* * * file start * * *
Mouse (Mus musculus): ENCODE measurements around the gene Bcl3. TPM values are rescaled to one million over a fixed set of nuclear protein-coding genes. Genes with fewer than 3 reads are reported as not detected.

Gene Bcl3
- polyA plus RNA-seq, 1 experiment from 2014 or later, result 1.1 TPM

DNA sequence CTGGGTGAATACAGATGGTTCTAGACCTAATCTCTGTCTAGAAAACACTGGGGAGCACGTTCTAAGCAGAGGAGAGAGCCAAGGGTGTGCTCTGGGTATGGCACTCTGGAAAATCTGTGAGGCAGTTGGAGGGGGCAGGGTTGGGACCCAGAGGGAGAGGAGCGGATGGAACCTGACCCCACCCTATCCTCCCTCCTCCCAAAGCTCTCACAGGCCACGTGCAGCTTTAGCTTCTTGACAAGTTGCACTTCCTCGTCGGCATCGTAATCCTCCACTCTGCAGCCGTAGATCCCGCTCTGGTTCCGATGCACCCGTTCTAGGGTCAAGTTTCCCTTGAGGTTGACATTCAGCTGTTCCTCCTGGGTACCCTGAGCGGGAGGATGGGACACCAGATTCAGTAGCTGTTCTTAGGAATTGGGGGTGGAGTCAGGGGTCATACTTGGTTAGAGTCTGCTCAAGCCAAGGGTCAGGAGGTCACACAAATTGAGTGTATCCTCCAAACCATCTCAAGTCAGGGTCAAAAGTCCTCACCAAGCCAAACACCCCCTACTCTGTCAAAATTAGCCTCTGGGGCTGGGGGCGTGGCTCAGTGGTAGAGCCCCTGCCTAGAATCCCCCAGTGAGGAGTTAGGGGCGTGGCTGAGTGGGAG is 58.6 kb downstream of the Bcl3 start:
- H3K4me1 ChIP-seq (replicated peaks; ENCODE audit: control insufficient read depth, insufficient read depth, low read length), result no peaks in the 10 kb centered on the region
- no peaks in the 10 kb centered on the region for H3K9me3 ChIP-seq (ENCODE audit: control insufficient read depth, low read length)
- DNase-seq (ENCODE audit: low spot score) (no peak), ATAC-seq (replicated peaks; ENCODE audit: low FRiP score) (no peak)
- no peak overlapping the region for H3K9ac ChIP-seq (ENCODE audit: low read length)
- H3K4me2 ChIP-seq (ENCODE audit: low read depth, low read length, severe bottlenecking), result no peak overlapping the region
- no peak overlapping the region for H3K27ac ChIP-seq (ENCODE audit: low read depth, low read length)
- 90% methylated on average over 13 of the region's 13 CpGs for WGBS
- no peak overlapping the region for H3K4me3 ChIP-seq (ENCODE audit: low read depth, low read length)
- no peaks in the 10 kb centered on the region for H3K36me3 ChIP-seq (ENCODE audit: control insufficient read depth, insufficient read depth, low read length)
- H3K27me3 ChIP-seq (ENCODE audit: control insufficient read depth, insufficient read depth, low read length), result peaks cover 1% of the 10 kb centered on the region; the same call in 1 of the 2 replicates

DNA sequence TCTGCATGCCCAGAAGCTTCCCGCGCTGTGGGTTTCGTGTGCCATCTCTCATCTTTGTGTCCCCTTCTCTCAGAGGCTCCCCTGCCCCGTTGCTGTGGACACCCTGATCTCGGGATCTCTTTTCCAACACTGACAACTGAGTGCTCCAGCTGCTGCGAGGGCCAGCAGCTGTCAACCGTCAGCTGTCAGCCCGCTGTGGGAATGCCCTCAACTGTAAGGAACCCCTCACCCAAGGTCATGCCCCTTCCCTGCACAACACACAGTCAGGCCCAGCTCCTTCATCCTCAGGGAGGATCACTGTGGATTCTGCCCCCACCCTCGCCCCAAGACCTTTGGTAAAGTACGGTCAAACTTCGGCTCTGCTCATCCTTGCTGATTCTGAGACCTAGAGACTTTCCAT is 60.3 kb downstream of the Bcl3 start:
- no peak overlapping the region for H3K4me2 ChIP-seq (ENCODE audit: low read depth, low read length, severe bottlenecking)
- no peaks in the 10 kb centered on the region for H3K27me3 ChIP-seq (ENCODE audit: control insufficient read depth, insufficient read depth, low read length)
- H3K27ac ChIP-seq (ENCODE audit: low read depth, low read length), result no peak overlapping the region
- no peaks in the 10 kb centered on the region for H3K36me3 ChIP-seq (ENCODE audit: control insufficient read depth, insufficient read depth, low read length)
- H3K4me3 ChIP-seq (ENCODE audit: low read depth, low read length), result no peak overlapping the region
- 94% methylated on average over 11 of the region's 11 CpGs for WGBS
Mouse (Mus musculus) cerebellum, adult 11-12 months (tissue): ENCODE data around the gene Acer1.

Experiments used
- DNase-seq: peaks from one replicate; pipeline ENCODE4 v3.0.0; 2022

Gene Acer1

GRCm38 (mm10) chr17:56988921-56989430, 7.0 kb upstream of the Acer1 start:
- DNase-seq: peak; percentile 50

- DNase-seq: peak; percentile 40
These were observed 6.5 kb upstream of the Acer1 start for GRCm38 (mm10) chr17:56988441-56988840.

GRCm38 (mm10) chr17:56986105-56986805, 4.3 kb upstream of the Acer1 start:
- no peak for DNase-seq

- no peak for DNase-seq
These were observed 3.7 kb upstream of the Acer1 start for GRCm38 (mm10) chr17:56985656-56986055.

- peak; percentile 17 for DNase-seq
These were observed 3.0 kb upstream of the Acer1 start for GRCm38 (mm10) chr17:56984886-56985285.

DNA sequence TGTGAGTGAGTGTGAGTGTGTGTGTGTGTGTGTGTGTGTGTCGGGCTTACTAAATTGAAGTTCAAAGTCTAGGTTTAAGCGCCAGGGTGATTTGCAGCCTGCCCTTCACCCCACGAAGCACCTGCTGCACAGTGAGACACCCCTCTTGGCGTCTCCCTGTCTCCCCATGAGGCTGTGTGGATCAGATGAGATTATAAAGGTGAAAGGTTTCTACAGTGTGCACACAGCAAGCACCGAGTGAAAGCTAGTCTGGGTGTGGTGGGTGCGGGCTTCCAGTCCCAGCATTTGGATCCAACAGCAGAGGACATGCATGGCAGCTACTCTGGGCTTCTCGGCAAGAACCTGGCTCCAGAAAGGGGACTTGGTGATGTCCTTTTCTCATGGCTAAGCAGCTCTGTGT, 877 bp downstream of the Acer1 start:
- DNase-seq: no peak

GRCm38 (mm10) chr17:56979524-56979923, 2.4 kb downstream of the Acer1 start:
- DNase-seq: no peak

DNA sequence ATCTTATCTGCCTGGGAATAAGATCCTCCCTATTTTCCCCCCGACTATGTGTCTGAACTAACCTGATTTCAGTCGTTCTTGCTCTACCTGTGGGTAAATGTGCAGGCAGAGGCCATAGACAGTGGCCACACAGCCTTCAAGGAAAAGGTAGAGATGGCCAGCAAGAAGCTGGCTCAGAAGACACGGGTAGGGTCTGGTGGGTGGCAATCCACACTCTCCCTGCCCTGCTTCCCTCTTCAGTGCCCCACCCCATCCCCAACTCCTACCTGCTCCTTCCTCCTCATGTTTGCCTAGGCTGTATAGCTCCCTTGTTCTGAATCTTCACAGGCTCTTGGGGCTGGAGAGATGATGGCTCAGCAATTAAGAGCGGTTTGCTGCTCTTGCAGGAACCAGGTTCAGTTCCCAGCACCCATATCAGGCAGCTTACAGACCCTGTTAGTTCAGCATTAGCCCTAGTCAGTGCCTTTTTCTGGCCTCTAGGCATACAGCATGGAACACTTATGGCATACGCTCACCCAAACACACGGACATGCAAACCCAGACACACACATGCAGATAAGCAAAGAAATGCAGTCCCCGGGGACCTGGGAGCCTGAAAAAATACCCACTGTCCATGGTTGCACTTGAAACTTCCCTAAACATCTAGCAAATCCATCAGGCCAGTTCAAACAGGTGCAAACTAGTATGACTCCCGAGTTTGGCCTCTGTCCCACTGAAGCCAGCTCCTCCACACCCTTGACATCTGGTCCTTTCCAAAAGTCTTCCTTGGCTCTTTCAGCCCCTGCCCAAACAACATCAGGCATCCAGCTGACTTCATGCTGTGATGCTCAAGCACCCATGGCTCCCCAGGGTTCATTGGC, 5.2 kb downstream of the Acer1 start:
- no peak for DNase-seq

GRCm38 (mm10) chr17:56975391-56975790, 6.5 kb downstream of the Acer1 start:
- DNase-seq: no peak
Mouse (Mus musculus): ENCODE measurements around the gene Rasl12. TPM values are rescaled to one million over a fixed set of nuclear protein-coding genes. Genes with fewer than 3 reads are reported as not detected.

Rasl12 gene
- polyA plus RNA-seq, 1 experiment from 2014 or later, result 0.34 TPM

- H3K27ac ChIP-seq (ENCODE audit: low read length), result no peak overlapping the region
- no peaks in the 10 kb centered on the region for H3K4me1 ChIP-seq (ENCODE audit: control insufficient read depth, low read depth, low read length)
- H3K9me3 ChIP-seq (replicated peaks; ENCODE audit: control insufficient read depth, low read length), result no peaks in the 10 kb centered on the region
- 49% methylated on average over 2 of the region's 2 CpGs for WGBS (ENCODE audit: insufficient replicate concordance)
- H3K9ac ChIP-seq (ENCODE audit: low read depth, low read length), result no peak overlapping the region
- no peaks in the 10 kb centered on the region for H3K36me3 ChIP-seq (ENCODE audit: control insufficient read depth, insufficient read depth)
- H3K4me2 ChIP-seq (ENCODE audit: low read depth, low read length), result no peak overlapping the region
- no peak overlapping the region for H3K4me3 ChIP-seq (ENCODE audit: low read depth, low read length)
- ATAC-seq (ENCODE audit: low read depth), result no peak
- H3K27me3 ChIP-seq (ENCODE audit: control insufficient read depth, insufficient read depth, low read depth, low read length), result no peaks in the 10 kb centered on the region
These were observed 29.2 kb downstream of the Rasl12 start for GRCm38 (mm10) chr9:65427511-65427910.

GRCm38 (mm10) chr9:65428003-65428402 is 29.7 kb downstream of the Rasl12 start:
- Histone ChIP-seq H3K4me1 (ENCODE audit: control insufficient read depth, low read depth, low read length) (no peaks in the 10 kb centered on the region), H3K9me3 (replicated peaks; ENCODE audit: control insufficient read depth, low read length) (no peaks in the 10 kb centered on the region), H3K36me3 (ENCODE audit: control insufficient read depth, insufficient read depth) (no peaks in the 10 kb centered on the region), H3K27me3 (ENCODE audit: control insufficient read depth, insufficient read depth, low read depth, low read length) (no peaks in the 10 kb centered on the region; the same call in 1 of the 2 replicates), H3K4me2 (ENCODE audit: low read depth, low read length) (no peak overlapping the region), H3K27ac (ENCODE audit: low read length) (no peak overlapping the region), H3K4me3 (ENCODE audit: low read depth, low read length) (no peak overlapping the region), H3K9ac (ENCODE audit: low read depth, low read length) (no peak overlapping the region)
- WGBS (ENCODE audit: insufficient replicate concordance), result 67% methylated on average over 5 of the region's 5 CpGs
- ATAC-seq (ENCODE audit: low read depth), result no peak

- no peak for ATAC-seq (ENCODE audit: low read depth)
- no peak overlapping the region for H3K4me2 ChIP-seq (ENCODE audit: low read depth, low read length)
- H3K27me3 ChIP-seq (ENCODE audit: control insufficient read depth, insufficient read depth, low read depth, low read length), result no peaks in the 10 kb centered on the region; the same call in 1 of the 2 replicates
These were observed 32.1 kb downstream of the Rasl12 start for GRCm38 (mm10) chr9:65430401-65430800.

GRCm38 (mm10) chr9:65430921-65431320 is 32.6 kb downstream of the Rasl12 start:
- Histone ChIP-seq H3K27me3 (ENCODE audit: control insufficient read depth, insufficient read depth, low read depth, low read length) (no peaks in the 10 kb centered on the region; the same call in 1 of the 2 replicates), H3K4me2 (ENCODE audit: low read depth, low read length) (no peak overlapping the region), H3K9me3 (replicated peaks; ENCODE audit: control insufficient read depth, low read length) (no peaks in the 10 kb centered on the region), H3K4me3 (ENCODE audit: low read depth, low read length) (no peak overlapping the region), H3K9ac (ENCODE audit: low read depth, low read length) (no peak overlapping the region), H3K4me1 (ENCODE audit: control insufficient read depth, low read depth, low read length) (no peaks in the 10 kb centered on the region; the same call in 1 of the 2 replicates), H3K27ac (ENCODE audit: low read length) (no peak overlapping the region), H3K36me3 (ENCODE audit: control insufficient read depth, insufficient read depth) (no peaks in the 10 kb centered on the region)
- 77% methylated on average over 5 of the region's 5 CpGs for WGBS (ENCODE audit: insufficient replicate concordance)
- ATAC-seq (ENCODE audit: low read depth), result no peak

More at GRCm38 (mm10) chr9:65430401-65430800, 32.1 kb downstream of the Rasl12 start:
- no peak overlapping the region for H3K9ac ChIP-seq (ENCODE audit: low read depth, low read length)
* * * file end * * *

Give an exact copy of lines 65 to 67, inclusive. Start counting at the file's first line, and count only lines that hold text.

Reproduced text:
These were observed 32.1 kb downstream of the Rasl12 start for GRCm38 (mm10) chr9:65430401-65430800.

GRCm38 (mm10) chr9:65430921-65431320 is 32.6 kb downstream of the Rasl12 start:
- Histone ChIP-seq H3K27me3 (ENCODE audit: control insufficient read depth, insufficient read depth, low read depth, low read length) (no peaks in the 10 kb centered on the region; the same call in 1 of the 2 replicates), H3K4me2 (ENCODE audit: low read depth, low read length) (no peak overlapping the region), H3K9me3 (replicated peaks; ENCODE audit: control insufficient read depth, low read length) (no peaks in the 10 kb centered on the region), H3K4me3 (ENCODE audit: low read depth, low read length) (no peak overlapping the region), H3K9ac (ENCODE audit: low read depth, low read length) (no peak overlapping the region), H3K4me1 (ENCODE audit: control insufficient read depth, low read depth, low read length) (no peaks in the 10 kb centered on the region; the same call in 1 of the 2 replicates), H3K27ac (ENCODE audit: low read length) (no peak overlapping the region), H3K36me3 (ENCODE audit: control insufficient read depth, insufficient read depth) (no peaks in the 10 kb centered on the region)